Who and how to I call to have internal gas lines checked for tiny leaks ?

Who and how to I call to have internal gas lines checked for tiny leaks ?
A guy from the Gas company did a check and noted that a very miniscule amount of leakage was taking place. He said less than what a pilot light would use. He could not find an evident leakage with his equipment as he went around the house, so it might be in an unobserved pipe in the wall somewhere.
We would like to have someone come and do the full discovery of what and where the leak is if truly there. There is the faintest hint of gas odor, but it is an old house and may be some other factor that we are misassigning to a gas leak.
We were told that an independent person does this and not a Gas Company person.
Should I call an experienced plumber or are there specialists that do this or are there high quality handymen who might be particularly able in this area ? Thanks in advance.
Fred
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Not all plumbers do gas but many do, call around and ask what kind of equipment they use. Choose the one with the most sensitive sniffer since your leak is subtle. You could aslo do what is recommended for water leaks and that is turn off all gas appliances and note the meter reading an hour or two apart (this will at least confirm and quantify the leak) sometimes sniffers give false positives.
Also look up Gas fitters in the yellow pages. Most of the 1-800 plumber type companies have all the trades you need and can dispatch the correct one quickly.

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Yes, there is a plumber company with a long standing in the area. They have a veteran or two, in other words, old timers. So the basic is to get someone with a sensitive sniffer, and then follow it down and tear up the walls as needed to find or after finding the leak. Replace or patch the pipe ( if that will work , with today's patching technology?) and then re "sniff" and check the gas meter to see that there is no motion. 'That the way it should work ? Thanks much - F.
wrote:

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On Tue, 01 Nov 2005 23:50:16 GMT, Fred Atlas < - no spam --

go down to your local hvac shop and by some stuff called "blue gu". It's purpose is to find leaks in ac freon lines. When you spray it on it will make a very obvious bubble at any leak. although it is for finding freon leaks, I have used it several times to find gas leaks.
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very surprising the gas company did not turn off your service and tell you to have it fixed.
did some beginner mistakenly use teflon tape when hooking up the compression nut of the gas appliance flex to the rounded adapter end?
or how about this: this leakage of mine for $1000 in damage in 1978 caught fire by bic lighter an hour later after i went poking around in search of a pesky leak. where an old gas line left the basement and travelled up in an exterior wall there turned out to be a leak where the pipe elbowed up thru dirt.
install fresh air into the area where you will be working and exhaust the gas smell. remove all lighters and matches from the worksite. don't light anything. don't leave for lunch unless the main is off. isolate sections of your gas service with new gas valves. turn them all off. turn one on at a time to repeat the leak.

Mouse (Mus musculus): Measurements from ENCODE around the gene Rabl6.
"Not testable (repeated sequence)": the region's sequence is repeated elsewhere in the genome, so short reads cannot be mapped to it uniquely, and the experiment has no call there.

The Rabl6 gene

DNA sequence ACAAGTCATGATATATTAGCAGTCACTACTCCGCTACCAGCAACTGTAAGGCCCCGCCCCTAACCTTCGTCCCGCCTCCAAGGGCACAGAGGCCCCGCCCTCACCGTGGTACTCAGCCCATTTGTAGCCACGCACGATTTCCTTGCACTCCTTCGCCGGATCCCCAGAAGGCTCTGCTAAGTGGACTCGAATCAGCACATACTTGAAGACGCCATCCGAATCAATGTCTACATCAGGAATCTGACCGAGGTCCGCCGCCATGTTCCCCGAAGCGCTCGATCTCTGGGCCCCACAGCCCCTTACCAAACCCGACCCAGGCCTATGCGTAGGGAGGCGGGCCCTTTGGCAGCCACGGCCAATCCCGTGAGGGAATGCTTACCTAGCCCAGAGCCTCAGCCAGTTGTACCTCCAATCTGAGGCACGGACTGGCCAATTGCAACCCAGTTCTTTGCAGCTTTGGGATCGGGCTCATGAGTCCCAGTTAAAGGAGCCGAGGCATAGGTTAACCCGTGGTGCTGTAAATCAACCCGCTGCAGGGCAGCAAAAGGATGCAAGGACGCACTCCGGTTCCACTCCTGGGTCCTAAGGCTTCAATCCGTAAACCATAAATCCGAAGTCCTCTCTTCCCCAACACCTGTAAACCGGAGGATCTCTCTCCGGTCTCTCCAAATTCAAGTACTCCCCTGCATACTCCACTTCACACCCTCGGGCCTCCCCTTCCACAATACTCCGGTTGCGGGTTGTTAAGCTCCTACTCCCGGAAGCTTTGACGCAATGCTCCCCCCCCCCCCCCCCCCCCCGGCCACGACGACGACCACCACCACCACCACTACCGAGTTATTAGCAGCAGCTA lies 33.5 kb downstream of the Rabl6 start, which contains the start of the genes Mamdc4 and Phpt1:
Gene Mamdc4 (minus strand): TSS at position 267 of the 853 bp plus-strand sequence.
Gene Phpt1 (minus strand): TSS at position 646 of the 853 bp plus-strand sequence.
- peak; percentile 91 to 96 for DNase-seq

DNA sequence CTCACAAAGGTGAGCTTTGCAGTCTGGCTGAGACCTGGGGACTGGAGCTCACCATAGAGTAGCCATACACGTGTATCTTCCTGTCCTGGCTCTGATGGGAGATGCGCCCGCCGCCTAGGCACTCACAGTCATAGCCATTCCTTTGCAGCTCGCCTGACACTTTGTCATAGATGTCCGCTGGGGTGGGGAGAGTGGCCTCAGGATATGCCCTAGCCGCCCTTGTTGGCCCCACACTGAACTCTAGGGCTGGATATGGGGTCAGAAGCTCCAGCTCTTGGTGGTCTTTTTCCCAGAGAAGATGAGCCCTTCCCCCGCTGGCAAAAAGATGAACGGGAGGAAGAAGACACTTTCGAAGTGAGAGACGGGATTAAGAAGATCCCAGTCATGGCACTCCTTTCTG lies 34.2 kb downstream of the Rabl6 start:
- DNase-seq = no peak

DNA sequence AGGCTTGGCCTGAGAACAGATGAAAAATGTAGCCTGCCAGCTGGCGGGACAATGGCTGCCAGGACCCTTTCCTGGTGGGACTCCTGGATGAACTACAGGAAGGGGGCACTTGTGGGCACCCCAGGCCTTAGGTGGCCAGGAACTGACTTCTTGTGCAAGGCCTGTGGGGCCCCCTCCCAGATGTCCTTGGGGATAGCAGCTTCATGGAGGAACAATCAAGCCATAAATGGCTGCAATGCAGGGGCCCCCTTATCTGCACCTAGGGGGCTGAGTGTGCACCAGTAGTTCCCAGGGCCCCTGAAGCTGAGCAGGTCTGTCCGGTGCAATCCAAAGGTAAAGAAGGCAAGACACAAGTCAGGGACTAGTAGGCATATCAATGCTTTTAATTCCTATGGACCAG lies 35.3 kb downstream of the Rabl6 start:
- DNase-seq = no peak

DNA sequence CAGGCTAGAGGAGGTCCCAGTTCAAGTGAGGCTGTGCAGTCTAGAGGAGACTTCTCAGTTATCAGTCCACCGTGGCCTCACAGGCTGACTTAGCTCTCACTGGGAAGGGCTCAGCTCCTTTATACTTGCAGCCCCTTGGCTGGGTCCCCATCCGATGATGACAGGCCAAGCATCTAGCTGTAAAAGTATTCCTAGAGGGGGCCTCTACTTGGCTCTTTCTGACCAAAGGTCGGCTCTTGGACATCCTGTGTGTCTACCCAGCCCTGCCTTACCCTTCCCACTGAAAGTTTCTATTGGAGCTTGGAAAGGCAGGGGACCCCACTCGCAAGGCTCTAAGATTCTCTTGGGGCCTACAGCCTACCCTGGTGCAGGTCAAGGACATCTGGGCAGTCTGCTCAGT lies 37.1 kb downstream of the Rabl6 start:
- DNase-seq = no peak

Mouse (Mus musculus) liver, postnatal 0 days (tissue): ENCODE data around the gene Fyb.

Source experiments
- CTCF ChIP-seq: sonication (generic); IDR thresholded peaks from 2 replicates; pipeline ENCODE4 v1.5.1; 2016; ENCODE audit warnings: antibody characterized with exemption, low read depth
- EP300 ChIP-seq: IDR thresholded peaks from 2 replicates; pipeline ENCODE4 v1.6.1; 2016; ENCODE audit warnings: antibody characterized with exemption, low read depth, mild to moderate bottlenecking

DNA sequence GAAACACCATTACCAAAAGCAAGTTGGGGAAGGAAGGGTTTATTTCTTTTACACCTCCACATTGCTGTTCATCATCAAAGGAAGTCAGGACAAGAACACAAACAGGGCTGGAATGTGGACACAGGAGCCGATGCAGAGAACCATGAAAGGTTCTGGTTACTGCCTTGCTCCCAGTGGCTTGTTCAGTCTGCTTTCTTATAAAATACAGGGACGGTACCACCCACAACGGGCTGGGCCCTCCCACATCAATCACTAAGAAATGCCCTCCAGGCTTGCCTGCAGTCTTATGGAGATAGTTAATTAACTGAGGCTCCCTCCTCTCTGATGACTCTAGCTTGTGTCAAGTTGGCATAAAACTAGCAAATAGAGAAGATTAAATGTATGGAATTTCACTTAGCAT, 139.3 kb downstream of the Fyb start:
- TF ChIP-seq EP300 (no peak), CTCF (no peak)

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Here is my gas leak story:
This was many years ago when I lived in a waterfront house in NY.
I had been smelling gas occasionally for several weeks when outside at the rear of the house. It was getting worse, so one morning I called the local gas company. A tech came over with a sniffer. He started poking the ground with it and was seeing traces. Then it was getting stronger and one reading was at a "Yikes" level.
He shut the gas off at the street and said someone would be by shortly to repair it. Within an hour, a 2 or 3 man crew arrived and started digging. They uncovered the pipe from the street and discovered that it had a whole bunch of els and wandered about a bit before it went to my house. I have no idea why it was installed that way. Perhaps to join the street pipe to the house pipe without any cutting. What they did is just cut the mess off and they ran a yellow plastic tube inside the pipes to the street and the house with it exposed for a short distance They burried this again, turned on the gas, lit the pilots, and all was well.
--
Rich Greenberg Marietta, GA, USA richgr atsign panix.com + 1 770 321 6507
Eastern time. N6LRT I speak for myself & my dogs only. VM\'er since CP-67
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Last year a homeowner in town smelled gas so he called for the gas company. They sent a guy out and he inserted a probe into the ground making the leak even worse when he punctured the plastic line. Half hour later B O O OM. ! ! ! ! House is gone and damaged the one on either side of it.
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snipped-for-privacy@panix.com (Rich Greenberg) writes:

Hmm, thought I recognized the symptoms but you have a different story than mine.
We started smelling gas in the living room. I couldn't figure out what was going on since our furnace wasn't near by and there was no smell by the furnace.
The gas company came out and found the leak. Before the meter there's a pressure safety valve. The valve started to leak. The gas was coming in the open window so that we were smelling it in the living room.
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Dishwasher soap and water mixed in an old spray bottle is a great compressed gas or air leak detector. Consentrate on joints and connectors. If you don't have any luck, better get an expert in quick.
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